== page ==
What characteristics do they have? If we look back in time, we can see that they transcend sectors, industries and countries and evolve and endure irrespective of the economic cycle.
Take the invention of electricity, if we go back to the late 19th century to the rapid advancements in electrical engineering, we see the start of one of the most significant megatrends of all time and the impact it had on businesses.
Cynics might dismiss this as the stuff of think-tanks and policymakers. But we believe the awareness of megatrends in making investment decisions offers real insight. We combine the strength of human experience and scientific analysis, our global research capabilities across our fundamental and systematic investment teams to deliver a thematic range of strategies that help tap into the investment opportunities megatrends offer.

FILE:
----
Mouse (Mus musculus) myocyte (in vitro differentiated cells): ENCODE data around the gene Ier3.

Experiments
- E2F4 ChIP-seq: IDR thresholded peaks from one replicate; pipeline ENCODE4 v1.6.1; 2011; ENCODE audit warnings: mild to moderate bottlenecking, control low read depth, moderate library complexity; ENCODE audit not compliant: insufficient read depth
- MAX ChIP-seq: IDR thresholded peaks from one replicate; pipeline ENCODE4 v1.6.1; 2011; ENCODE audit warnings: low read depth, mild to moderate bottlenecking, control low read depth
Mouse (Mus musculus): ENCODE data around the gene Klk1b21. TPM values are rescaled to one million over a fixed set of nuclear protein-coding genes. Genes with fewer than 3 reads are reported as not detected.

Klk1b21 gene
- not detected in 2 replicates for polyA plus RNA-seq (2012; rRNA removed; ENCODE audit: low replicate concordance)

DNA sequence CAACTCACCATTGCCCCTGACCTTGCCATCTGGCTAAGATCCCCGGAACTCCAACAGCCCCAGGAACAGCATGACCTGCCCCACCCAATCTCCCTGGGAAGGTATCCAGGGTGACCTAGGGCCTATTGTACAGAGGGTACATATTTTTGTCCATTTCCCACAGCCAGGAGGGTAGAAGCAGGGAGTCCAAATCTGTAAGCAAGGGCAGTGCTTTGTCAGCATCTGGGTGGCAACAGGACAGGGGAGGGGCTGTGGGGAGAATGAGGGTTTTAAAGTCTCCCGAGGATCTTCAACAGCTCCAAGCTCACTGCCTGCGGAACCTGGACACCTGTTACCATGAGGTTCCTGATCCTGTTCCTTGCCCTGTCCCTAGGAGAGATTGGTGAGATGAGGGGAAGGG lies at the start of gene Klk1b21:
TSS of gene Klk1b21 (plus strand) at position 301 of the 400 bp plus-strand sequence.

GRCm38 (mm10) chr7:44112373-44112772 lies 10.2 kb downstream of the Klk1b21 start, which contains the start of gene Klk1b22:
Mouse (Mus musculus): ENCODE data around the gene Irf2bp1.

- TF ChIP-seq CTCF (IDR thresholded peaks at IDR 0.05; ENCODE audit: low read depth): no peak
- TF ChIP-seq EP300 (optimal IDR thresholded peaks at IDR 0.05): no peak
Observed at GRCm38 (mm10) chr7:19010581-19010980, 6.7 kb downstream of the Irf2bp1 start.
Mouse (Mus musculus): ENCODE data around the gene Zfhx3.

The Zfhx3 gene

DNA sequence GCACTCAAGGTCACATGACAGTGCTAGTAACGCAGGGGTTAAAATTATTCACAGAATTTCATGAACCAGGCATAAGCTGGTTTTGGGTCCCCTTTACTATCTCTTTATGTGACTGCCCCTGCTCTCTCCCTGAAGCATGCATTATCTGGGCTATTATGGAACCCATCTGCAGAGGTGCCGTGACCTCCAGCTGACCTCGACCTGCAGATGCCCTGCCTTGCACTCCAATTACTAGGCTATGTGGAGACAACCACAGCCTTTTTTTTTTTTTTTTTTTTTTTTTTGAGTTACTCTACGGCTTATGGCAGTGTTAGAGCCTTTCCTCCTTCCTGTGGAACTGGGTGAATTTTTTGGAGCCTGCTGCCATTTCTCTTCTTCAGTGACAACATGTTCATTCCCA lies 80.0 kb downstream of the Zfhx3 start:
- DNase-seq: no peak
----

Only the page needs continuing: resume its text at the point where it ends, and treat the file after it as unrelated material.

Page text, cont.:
Five interconnected trends
Among the five megatrends, we see “technological breakthrough” as sitting at the heart of megatrends, touching each one as well as being a powerful force in itself.
Source: BlackRock, September 2018
Catalyst: Technological breakthrough
The rapid advancement of technology, especially that of artificial intelligence and machine learning, is arguably at the centre of all megatrends, and the implications are so wide-reaching that no industry is immune. Data is being labelled the “new oil”, given its importance for all elements of the economy, such as the labour market. Meanwhile data security will be the deciding factor between success and failure for many businesses. We are already seeing changes in old industries such as household appliances and car manufacturers in order to stay competitive and relevant. Still, the extent of technological revolution is yet to be truly understood.